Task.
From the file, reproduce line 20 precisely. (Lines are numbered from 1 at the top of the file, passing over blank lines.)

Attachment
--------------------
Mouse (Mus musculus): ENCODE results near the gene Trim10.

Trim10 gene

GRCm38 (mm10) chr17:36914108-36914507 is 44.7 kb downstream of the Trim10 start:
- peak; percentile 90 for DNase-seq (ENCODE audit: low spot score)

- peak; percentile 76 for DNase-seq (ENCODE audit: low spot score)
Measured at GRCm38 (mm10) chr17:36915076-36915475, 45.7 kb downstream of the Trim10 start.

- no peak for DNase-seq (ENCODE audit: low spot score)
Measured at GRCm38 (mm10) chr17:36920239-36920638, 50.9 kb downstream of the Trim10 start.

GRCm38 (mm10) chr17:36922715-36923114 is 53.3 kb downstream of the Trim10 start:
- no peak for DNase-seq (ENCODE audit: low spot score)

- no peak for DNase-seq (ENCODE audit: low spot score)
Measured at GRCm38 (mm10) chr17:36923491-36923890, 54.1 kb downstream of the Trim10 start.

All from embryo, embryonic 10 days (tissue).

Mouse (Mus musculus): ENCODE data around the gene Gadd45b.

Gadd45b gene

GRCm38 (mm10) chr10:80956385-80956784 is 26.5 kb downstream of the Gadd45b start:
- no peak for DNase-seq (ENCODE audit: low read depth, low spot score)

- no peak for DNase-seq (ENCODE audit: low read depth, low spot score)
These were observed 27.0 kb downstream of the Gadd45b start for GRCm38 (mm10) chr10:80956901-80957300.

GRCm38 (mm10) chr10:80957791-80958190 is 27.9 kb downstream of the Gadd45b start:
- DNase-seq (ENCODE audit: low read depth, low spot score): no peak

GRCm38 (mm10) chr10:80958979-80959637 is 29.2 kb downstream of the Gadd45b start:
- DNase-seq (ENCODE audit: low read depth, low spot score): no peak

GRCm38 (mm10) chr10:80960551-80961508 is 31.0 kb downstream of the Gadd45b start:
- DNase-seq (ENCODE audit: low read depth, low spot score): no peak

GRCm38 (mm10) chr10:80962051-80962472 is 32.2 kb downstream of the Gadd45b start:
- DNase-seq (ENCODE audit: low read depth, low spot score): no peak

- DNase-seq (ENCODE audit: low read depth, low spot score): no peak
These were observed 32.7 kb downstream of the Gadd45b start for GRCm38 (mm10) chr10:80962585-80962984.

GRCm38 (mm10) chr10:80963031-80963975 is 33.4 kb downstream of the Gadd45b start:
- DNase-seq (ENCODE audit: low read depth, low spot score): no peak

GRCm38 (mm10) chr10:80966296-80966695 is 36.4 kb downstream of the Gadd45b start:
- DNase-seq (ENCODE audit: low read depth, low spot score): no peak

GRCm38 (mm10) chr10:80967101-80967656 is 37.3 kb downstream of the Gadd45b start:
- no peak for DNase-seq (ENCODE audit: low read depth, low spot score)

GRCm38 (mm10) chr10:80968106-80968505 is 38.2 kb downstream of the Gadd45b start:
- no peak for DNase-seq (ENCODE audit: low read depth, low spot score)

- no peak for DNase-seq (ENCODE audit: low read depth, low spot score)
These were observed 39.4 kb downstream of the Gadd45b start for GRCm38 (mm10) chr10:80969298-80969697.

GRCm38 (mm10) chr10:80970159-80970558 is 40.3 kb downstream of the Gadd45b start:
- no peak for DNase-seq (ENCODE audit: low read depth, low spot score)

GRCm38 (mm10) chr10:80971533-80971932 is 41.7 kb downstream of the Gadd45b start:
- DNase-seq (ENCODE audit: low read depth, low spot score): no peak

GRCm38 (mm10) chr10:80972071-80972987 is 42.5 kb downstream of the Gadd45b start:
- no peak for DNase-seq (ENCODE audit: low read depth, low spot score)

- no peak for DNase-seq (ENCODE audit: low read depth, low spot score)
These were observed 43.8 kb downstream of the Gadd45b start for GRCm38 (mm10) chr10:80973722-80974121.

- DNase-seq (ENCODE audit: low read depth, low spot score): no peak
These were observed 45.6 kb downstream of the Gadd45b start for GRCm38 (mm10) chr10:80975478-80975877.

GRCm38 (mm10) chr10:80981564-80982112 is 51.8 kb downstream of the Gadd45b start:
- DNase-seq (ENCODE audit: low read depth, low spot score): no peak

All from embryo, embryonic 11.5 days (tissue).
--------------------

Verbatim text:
GRCm38 (mm10) chr10:80957791-80958190 is 27.9 kb downstream of the Gadd45b start: